- The Washington Times - Friday, April 13, 2012

BOSTON — Dale Hunter likes when his team blocks shots. That’s no secret. But Thursday’s performance in Game 1 of the first-round series with the Boston Bruins was a whole different level for the Washington Capitals.

They blocked 22 shots in the 1-0 loss, a concerted effort that had Bruins coach Claude Julien talking about the need to adjust.

“The one thing that they did well, to their credit, is I thought they did a lot of shot blocking, more than I’ve seen them do in the past. But that’s playoff hockey, right?” Julien said. “You see guys get out of their comfort zone and do things that they don’t always do during the regular season and I thought they did a great job of that.”

What the Caps did was not only lie down in front of pucks to help out rookie goaltender Braden Holtby but get into shooting lanes based on what they saw on video from the Bruins.

“We see what they like to do and where they like to shoot from,” defenseman Karl Alzner said. “You kind of expect that it’s going to be coming and just stay in that lane and wait for it to come.”

Roman Hamrlik blocked five shots Thursday, not surprising given that this is his speciality. At 38 years old, he doesn’t have the offensive punch or the speed, but he can put his body in front of rubber flying at 90-plus mph.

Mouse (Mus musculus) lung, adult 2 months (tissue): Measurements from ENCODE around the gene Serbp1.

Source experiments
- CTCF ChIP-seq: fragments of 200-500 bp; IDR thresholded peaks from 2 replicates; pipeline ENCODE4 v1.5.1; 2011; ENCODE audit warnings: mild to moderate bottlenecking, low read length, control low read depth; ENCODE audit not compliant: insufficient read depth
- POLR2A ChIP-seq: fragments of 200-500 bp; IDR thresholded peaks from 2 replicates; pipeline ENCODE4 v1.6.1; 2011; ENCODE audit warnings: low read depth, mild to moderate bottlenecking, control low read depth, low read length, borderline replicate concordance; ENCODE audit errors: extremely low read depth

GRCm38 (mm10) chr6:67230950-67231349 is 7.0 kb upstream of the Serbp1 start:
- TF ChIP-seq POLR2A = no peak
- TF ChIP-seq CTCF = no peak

“I think everybody’s doing a good job to block shots. When you see a wrist shot or anything that’s not a heavy shot, you try to block it,” Hamrlik said. “That’s part of the game and I think lately everybody’s doing a better job with that. We try to help the goaltending to block it and it’s a huge plus for the team when you block shots.”

That’s the Hunter philosophy, too.

“We’ve been sacrificing a lot down the stretch here. We block a lot of shots,” the coach said. “It hurts and stuff, but the guys are doing it to save so many shots on net. It’s a good sacrifice by the guys.”

Blocking shots is something that amps up around playoff time, though teams like the New York Rangers make a habit of it all season long.

But the Caps getting in the way of so many shots in Game 1 was designed to try to reduce the pressure on Holtby in his playoff debut.

“We wanted to help him out. We didn’t want him to have to face a ton of shots his first game, and high-quality shots and ones through screens,” Alzner said. “Anything we could do to help him was something that we were talking about: not only block shots but try to move guys out.”

That worked well, as Washington limited chances to the outside and prevented Holtby from having to make a lot of crazy saves.

Plus, it doubled as a frustration builder for the Bruins, who saw so many scoring chances eaten away by blocked shots.

“It’s a pain. It’s a big-time pain,” Alzner said. “There’s very few things that are worse than that is when you have a Grade-A chance and sometime comes out of nowhere and blocks it, or gets a stick in there or anything like that.”